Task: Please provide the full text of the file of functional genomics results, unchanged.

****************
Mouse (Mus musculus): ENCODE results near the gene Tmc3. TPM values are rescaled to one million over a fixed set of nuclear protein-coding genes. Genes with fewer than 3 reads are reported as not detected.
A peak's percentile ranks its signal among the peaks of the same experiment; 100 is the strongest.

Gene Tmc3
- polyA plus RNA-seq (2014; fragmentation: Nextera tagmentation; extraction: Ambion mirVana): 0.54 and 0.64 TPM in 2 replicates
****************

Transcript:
Mouse (Mus musculus): ENCODE results near the gene Tmc3. TPM values are rescaled to one million over a fixed set of nuclear protein-coding genes. Genes with fewer than 3 reads are reported as not detected.
A peak's percentile ranks its signal among the peaks of the same experiment; 100 is the strongest.

Gene Tmc3
- polyA plus RNA-seq (2014; fragmentation: Nextera tagmentation; extraction: Ambion mirVana): 0.54 and 0.64 TPM in 2 replicates